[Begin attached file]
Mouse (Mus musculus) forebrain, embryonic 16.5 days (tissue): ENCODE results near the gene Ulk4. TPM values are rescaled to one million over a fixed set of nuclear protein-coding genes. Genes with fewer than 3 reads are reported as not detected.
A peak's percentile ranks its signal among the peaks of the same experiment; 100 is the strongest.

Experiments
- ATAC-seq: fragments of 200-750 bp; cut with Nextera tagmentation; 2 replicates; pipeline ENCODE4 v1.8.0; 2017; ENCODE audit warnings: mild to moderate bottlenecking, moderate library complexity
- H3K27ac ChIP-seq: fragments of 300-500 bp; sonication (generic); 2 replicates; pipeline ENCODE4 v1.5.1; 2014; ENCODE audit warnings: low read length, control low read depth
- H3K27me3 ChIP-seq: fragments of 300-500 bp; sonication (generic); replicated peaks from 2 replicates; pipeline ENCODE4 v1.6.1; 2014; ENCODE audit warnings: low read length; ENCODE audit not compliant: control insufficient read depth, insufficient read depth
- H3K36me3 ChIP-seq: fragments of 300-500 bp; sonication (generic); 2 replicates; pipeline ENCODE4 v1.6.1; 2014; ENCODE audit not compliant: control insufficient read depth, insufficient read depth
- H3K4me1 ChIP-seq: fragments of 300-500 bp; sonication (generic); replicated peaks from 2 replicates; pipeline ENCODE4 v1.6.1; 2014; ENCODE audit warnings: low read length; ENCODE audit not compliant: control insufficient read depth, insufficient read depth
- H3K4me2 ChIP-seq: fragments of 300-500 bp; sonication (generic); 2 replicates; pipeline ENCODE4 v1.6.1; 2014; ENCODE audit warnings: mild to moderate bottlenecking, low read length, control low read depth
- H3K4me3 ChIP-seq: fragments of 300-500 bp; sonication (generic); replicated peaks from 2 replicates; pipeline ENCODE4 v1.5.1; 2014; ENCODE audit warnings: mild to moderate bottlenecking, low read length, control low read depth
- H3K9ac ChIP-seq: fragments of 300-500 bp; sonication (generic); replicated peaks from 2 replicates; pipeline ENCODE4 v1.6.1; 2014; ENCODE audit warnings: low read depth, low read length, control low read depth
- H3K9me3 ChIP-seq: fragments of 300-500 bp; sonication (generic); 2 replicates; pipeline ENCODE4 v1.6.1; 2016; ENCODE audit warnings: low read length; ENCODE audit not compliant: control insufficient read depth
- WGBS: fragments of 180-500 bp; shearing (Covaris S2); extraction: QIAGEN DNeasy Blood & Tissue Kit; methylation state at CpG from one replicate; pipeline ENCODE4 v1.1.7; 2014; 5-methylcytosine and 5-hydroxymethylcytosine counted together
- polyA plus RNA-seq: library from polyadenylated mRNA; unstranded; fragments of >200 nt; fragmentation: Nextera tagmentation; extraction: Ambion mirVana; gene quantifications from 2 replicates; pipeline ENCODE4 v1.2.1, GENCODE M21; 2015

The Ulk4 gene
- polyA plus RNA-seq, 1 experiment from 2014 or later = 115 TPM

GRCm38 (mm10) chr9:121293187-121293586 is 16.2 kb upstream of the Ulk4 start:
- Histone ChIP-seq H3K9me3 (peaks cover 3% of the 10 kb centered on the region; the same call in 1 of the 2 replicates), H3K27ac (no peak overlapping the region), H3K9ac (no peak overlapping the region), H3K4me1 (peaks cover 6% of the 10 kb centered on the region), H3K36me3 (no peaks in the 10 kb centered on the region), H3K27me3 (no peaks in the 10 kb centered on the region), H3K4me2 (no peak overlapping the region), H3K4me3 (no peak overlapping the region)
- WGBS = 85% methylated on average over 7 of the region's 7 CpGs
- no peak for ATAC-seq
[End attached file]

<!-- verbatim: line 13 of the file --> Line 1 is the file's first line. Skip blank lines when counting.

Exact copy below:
- WGBS: fragments of 180-500 bp; shearing (Covaris S2); extraction: QIAGEN DNeasy Blood & Tissue Kit; methylation state at CpG from one replicate; pipeline ENCODE4 v1.1.7; 2014; 5-methylcytosine and 5-hydroxymethylcytosine counted together